Previously I reported on some statistics for excellent games that have been published through Kickstarter and how Kickstarter has provided the opportunity for some new designers and publishers to launch successful game development companies. (Game Designers: Impressive First Impressions). One of the comments/criticisms that the article received was the common refrain, “Sure there are some Kickstarter successes, but just not many of them.”
Not one to stand by while anecdotes and opinion are used to substantiate claims, I dug into the Board Game Geek ratings for Kickstarted games compared to all games published in the years 2010-2014.
Discover and illustrate the facts regarding the average quality of Kickstarter backed games compared to the general population of games recorded on Board Game Geek as defined by the BGG Rank.
Note: I have no dog in this hunt. I have no projects on Kickstarter. I have backed my share of projects on Kickstarter and have also had my share of duds. However, I get frustrated when those reporting on the hobby game industry fail to do their research and perpetuate anecdotal claims. When I set out to gather these statistics (and those previously for Game Designers: Impressive First Impressions), I had no idea what the results would be.
All data for this research was collected from Board Game Geek; primarily using the Advanced Search function. However, identifying board games as Kickstarted is more difficult since the only way to get this collection is to use the “Crowdfunding: Kickstarter” Family which is not available through Advanced Search. In my series of articles about Hobby Game Trends 2000-2014 I discuss some of the challenges with acquiring and classifying data from Board Game Geek, so if you want a greater understanding of those challenges jump into that series at Round 3: Game Categories.
Also in that series I created a definition for the “Hobby Game” as it relates to the Board Game Geek Advanced Search criteria. You can read about the criteria I applied for “Hobby Games” in Round 2: Game Releases. I will use that definition in this article for comparison to Kickstarted games.
I will compare Kickstarted Games with “Hobby Games” and “All Games”, but before jumping in there are some details related to the data that should be understood:
The data is presented for three collections:
- Kickstarted Games: Games that are designated as being in the “Crowdfunding: Kickstarter” Family on BGG. (I have done no additional research to validate this data).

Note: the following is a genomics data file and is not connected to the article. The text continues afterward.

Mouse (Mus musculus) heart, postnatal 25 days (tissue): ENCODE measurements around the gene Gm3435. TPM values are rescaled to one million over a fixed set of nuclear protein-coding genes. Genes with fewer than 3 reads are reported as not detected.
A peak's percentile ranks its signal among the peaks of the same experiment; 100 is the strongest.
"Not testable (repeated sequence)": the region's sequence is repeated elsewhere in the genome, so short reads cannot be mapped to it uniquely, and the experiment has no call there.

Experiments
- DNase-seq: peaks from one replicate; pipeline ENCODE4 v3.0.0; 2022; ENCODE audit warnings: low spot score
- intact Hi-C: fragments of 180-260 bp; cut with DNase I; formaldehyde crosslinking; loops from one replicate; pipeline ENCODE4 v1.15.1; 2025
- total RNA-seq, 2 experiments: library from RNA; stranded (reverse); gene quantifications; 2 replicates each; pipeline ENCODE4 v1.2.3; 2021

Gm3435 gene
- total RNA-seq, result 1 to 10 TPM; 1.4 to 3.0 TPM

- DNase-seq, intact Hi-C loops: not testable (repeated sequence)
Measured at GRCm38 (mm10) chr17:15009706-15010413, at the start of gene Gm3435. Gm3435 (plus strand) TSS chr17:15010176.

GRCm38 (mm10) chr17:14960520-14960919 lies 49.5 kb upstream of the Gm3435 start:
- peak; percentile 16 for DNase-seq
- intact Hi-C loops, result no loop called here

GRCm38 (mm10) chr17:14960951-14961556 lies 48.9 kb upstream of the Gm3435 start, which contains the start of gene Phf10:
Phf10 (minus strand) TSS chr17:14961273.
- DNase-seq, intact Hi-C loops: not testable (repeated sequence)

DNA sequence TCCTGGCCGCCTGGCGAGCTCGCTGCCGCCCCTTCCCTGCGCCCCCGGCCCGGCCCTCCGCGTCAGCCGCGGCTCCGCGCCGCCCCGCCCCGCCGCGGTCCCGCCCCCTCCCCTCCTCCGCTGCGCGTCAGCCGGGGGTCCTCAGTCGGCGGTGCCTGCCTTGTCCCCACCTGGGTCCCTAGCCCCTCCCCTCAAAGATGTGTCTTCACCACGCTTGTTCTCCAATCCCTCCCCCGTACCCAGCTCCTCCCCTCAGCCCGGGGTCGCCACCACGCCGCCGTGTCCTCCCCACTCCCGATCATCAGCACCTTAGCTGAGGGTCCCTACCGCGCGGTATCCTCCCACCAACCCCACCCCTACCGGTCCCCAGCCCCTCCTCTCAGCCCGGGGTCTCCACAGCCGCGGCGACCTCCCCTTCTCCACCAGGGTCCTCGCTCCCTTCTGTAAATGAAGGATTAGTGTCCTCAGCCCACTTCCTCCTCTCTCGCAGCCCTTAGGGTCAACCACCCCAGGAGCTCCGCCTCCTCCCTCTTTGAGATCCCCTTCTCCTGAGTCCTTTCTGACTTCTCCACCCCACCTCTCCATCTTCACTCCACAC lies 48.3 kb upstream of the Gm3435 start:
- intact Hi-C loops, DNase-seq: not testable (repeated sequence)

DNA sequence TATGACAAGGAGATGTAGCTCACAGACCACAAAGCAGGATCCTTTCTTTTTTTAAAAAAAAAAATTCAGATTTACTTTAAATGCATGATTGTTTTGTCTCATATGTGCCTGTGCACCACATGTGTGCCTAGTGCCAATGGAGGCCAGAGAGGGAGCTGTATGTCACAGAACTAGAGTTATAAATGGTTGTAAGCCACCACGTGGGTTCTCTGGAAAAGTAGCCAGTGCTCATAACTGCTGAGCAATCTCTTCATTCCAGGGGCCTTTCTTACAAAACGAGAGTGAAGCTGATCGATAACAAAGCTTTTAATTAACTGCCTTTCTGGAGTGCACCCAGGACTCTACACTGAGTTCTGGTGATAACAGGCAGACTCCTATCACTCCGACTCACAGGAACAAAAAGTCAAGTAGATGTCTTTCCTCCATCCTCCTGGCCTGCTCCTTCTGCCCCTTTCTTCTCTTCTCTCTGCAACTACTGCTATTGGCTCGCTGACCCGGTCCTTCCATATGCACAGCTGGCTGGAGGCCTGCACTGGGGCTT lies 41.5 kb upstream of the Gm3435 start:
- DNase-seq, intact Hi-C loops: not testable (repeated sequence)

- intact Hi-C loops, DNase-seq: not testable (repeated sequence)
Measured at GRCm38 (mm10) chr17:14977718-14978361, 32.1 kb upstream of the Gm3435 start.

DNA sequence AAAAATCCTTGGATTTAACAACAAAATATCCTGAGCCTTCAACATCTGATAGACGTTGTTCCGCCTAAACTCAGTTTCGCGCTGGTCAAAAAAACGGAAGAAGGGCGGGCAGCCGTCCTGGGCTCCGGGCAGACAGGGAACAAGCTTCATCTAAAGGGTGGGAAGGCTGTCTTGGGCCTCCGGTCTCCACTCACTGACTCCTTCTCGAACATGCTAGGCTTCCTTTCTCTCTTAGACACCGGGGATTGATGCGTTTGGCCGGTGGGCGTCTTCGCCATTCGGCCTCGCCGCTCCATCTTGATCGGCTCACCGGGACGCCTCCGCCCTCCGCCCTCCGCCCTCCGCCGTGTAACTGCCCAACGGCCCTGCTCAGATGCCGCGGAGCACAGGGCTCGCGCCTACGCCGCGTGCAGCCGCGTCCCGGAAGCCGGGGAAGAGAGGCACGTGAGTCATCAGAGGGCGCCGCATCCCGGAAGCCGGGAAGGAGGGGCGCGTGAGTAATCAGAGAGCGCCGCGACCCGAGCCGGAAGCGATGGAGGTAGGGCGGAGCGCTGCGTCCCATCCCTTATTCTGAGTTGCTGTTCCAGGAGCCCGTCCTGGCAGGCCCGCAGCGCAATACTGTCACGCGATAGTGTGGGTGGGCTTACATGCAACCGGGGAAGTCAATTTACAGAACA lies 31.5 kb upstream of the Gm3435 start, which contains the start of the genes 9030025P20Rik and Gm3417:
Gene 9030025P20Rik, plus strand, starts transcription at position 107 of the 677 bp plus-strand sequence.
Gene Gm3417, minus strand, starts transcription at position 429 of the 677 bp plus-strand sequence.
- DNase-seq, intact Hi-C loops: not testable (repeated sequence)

- Hobby Games: As defined in my earlier posts.
- All Games: All “games” recorded in the BGG database.
- Kickstarted Games is a subset of All Games.
- Hobby Games is a subset of All Games.
- Kickstarted Games and Hobby Games overlap, but I have no (reasonable) way to determine the extent of the overlap.
- In all cases, I have eliminated “Expansions” either by using the BGG Advanced Search criteria or, in the case of Kickstarted Games, personally identifying the records. Yes, reviewing 2100+ records (with a little help from some scripting.)
- The Hobby Games classification attempts to get closer to a representation of what hobby gamers consider to be good games.
- Since, presumably, Kickstarted Games are at least as likely to not fit the Hobby Game category as the general population of All Games, the most reasonable comparison is Kickstarted Games to All Games. However, I include the comparison to Hobby Games as well since, that is what we in the hobby are really talking about when we say “good games.”
- The data population for some categories is too small for good statistics, but you’ll get the idea. (E.G., When looking at the Top 100 games, the population of games for any particular year or collection is necessarily very small.)
Round 1: Comparing BGG Rank of Kickstarter to All Games
Naturally, the first thing that comes to mind as a means of comparing quality is to compare number of games (as a percentage of all games within a publishing collection) that are in the Top X% of BGG Ranks. It is difficult to say where one person might consider the quality games end and the crap games begin in the BGG rankings, so I selected several thresholds. The Top: 100, 250, 1000, 5000, and 10000. You can decide for yourself where to draw the quality line.